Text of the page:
People

Video chat is getting a much-needed redesign

After a year turning everyone into boxes on screens, Zoom, Google and others are trying to come up with something better.

Zoom's Immersive View

The Holy Grail vision for video chat seems to be the same as ever: Everyone's a hologram and the digital meeting is just as interactive as an in-person one.

Photo: Zoom

First, there was Gallery View. Millions of employees all over the world, sent home in March 2020, fired up whatever crummy video chat software they used only to discover that a group video chat inevitably descended into chaos as the software tried to "intelligently" switch to whoever's speaking, only to become a blur of faces. Gallery View turned everyone into rectangles on the screen, all the same size and all visible at once. Any video chat software that didn't have Gallery View quickly built something like it.

Since then, a new industry of startups, like Hopin and Shindig and Airmeet, has found lots of ways to make large-scale digital events much better. (And they've raised huge sums of money to do so.) Meetings, however, have mostly remained rectangles on screens. Now, though, a bigger shift may be in progress. Last week, Google rolled out new tools for users to resize their own rectangle (and thus avoid the dreaded, and exhausting, effect of staring into a mirror all day), and pin and sort other people's rectangles. And on Monday, Zoom announced a feature called "Immersive View" that can put your meeting attendees into a virtual conference room, or put their rectangles into digital art frames on a wall. Teaching Zoom school? Put the kids in a virtual classroom, six to a row. It's not perfect, but it's better than rectangles.

Microsoft has been leading this charge, introducing Together mode in July 2020 after quickly surmising that staring at rectangles wasn't always going to be the right answer. Together now includes everything from a faux classroom to a digital replacement for in-stands fans at NBA games. Jaron Lanier, who helped spearhead the feature at Microsoft, said that "the social and spatial awareness systems in the brain can finally function more naturally" when seeing people in a more familiar setting, even a digital one.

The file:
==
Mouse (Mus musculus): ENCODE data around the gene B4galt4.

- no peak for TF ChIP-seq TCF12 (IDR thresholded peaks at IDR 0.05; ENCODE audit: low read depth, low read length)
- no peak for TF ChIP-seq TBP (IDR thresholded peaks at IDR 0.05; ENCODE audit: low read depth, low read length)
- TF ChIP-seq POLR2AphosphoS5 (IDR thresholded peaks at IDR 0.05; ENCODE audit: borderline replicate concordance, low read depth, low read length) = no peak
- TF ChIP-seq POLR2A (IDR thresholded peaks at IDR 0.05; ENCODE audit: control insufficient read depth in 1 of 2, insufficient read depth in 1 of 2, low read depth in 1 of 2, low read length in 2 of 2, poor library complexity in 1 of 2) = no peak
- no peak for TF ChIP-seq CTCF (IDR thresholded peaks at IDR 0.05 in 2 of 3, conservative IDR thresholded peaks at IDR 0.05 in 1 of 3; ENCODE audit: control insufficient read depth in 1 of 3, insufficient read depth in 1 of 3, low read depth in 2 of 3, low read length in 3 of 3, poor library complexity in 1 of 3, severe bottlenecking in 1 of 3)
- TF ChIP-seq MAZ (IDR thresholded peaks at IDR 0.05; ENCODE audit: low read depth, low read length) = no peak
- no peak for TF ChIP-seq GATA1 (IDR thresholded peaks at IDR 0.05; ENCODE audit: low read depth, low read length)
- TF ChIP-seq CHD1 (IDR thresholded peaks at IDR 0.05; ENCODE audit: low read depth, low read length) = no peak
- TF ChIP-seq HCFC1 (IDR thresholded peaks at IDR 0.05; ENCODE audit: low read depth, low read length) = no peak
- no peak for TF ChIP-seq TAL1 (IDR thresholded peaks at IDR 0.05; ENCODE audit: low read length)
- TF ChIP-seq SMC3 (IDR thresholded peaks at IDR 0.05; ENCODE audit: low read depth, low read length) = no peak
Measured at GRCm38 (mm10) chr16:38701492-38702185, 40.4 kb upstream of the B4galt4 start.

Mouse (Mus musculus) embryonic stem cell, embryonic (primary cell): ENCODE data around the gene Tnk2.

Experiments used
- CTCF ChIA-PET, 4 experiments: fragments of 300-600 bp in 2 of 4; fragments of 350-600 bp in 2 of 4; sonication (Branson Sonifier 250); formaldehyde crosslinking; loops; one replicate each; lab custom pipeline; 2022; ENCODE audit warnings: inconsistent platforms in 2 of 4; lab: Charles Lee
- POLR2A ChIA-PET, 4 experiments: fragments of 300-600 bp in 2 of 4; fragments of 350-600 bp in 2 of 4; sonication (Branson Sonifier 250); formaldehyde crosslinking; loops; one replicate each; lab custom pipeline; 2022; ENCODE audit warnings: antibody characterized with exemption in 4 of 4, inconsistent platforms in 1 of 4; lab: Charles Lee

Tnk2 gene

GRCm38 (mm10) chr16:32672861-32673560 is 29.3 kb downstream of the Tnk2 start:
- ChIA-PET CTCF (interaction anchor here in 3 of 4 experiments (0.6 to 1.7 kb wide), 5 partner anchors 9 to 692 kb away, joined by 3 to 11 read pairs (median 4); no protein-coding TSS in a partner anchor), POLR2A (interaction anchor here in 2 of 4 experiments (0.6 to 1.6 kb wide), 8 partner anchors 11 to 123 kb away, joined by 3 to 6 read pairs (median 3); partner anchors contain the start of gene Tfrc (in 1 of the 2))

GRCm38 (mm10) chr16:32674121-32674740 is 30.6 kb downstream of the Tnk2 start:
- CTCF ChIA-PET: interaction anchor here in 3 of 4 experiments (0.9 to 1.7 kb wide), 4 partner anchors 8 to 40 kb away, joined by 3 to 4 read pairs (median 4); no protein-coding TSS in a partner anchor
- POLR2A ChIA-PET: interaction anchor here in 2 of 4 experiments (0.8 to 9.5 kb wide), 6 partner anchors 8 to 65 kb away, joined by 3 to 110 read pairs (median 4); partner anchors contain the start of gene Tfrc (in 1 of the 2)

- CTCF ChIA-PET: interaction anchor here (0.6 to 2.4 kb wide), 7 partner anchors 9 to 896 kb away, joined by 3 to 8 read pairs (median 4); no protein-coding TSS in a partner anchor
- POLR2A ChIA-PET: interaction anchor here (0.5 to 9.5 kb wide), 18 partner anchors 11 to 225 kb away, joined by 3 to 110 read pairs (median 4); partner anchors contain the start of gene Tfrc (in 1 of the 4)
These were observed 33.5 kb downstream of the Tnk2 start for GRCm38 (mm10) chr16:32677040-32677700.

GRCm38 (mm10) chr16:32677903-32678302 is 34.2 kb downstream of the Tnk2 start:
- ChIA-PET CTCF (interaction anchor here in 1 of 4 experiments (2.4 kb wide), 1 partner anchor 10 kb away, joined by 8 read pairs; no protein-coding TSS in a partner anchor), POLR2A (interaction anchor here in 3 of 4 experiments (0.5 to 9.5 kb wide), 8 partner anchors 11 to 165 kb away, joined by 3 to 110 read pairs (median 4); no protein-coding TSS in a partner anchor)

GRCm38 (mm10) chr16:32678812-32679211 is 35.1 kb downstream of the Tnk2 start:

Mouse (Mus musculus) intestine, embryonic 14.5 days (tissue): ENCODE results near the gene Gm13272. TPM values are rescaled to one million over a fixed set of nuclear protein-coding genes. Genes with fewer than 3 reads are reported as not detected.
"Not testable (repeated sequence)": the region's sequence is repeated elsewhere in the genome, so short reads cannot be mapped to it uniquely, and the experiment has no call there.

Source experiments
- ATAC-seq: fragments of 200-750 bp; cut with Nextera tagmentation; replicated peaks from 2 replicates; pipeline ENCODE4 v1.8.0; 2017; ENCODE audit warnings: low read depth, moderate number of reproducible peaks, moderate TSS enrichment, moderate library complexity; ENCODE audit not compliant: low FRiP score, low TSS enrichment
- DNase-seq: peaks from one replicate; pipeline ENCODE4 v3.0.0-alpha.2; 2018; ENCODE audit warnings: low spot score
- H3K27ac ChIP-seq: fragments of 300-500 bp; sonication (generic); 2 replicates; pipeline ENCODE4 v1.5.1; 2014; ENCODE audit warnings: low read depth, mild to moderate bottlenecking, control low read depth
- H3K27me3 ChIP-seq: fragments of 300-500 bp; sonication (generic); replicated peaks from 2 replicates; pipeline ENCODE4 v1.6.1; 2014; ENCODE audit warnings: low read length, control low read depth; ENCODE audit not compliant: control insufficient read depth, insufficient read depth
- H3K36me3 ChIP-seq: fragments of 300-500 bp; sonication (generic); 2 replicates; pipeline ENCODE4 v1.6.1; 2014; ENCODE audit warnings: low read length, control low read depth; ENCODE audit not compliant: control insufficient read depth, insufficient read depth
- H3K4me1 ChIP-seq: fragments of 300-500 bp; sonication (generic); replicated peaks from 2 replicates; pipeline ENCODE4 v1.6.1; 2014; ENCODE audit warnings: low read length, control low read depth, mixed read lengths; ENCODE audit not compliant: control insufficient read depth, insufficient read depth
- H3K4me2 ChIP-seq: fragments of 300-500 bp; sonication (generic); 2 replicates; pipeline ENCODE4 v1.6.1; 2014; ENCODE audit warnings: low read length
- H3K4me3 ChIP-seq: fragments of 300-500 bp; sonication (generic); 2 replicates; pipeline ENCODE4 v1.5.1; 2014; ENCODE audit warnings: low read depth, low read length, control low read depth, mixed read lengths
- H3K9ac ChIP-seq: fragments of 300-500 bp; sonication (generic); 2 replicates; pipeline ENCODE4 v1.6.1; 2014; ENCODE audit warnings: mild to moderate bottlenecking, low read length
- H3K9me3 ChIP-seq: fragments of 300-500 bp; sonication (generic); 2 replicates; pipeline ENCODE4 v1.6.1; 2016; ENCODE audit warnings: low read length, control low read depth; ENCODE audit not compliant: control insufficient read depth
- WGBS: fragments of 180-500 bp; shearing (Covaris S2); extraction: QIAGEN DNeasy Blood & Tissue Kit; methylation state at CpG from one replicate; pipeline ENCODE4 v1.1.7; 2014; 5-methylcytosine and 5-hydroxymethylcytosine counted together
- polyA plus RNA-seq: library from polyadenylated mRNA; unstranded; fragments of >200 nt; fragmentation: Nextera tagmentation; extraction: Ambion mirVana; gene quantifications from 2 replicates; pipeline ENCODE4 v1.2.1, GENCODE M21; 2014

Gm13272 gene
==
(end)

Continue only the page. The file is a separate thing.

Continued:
Chat platforms are getting better at identifying who and what is in the rectangle, and so can do things like automatically pan a webcam to keep people in the frame or automatically brighten their background to make them visible. In the coming months, as some employees go back to the office, chat platforms are working on ways to isolate each face in the room and bring them into the digital space. "Through software, and intelligent machine-learning algorithms," Poly's VP of innovation, Beau Wilder, said earlier this year, "we can actually go frame in on the people in the room … so that we're all kind of democratized in the experience." Together mode could include five virtual people and five people in a conference room, on a stage that feels like everyone's in a coffee shop together.

Still, all that work is dedicated to faithfully re-creating the real world. What comes next will go beyond it. When Mmhmm CEO Phil Libin gave me a demo of the platform, for instance, he pointed his index finger up, and an instant later a giant foam finger icon appeared over top of it. Then he made a heart symbol with his hands, and a beating-heart emoji appeared. These are the sorts of things that can make video chat actually better than real-life meetings, Libin said. "Now that we have new technology, we shouldn't be re-creating the problems. We should be saying, 'How can we make it better?'"

In recent months Zoom has integrated with Otter.ai to provide meeting transcriptions and Dropbox to make collaboration easier, but CEO Eric Yuan's vision has always been substantially larger. He described it this way in an interview just before the pandemic started: "Imagine a world where, anywhere, any device, one click, you feel like you're in the same conference room … you can see each other and shake hands." Yuan wants to be able to smell coffee through Zoom, hug goodbye through Zoom, have a conversation seamlessly translated into multiple languages and generally have digital meetings that have all the upsides of face-to-face interaction with none of the downsides.